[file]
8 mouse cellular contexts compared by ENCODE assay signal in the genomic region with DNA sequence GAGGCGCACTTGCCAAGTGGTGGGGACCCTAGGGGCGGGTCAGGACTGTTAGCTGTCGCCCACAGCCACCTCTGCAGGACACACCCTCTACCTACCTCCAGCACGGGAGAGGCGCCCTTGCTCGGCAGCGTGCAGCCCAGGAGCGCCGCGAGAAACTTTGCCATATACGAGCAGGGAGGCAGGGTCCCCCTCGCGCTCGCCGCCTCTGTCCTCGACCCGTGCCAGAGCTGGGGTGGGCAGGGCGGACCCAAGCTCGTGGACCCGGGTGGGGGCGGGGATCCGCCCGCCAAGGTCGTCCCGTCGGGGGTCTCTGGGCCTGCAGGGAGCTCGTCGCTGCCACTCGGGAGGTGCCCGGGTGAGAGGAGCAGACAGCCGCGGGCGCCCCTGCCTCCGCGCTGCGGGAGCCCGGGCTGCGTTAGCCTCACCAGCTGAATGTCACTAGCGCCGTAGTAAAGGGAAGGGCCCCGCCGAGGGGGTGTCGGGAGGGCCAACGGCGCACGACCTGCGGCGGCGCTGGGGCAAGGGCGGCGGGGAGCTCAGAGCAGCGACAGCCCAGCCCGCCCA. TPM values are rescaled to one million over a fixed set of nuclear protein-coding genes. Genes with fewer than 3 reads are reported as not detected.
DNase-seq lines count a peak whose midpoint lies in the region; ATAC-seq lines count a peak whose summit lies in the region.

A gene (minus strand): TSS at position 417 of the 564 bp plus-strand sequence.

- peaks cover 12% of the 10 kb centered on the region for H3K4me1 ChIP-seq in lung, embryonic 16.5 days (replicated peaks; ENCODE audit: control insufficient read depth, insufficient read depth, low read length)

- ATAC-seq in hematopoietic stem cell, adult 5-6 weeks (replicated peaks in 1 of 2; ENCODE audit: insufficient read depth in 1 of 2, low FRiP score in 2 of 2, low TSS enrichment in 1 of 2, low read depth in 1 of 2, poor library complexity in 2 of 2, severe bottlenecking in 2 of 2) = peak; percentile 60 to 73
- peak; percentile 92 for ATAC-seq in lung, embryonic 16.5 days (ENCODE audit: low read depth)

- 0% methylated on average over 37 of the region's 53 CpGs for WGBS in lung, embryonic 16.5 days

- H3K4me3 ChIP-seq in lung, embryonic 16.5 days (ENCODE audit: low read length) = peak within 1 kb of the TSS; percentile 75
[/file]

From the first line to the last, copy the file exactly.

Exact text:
8 mouse cellular contexts compared by ENCODE assay signal in the genomic region with DNA sequence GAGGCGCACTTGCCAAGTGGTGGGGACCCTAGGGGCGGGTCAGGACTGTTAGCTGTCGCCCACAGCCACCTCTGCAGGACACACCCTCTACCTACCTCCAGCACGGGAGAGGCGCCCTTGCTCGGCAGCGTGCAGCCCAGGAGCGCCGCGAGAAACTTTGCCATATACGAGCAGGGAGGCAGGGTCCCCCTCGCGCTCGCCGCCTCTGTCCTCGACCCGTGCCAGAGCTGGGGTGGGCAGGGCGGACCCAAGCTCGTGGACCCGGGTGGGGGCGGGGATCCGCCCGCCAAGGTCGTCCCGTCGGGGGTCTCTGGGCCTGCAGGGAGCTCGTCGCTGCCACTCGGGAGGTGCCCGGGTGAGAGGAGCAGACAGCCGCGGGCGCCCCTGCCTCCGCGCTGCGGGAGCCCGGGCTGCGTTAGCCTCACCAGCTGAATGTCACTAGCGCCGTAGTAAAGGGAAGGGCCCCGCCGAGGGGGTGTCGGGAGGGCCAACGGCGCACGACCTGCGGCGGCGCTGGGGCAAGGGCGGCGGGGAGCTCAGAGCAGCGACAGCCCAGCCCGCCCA. TPM values are rescaled to one million over a fixed set of nuclear protein-coding genes. Genes with fewer than 3 reads are reported as not detected.
DNase-seq lines count a peak whose midpoint lies in the region; ATAC-seq lines count a peak whose summit lies in the region.

A gene (minus strand): TSS at position 417 of the 564 bp plus-strand sequence.

- peaks cover 12% of the 10 kb centered on the region for H3K4me1 ChIP-seq in lung, embryonic 16.5 days (replicated peaks; ENCODE audit: control insufficient read depth, insufficient read depth, low read length)

- ATAC-seq in hematopoietic stem cell, adult 5-6 weeks (replicated peaks in 1 of 2; ENCODE audit: insufficient read depth in 1 of 2, low FRiP score in 2 of 2, low TSS enrichment in 1 of 2, low read depth in 1 of 2, poor library complexity in 2 of 2, severe bottlenecking in 2 of 2) = peak; percentile 60 to 73
- peak; percentile 92 for ATAC-seq in lung, embryonic 16.5 days (ENCODE audit: low read depth)

- 0% methylated on average over 37 of the region's 53 CpGs for WGBS in lung, embryonic 16.5 days

- H3K4me3 ChIP-seq in lung, embryonic 16.5 days (ENCODE audit: low read length) = peak within 1 kb of the TSS; percentile 75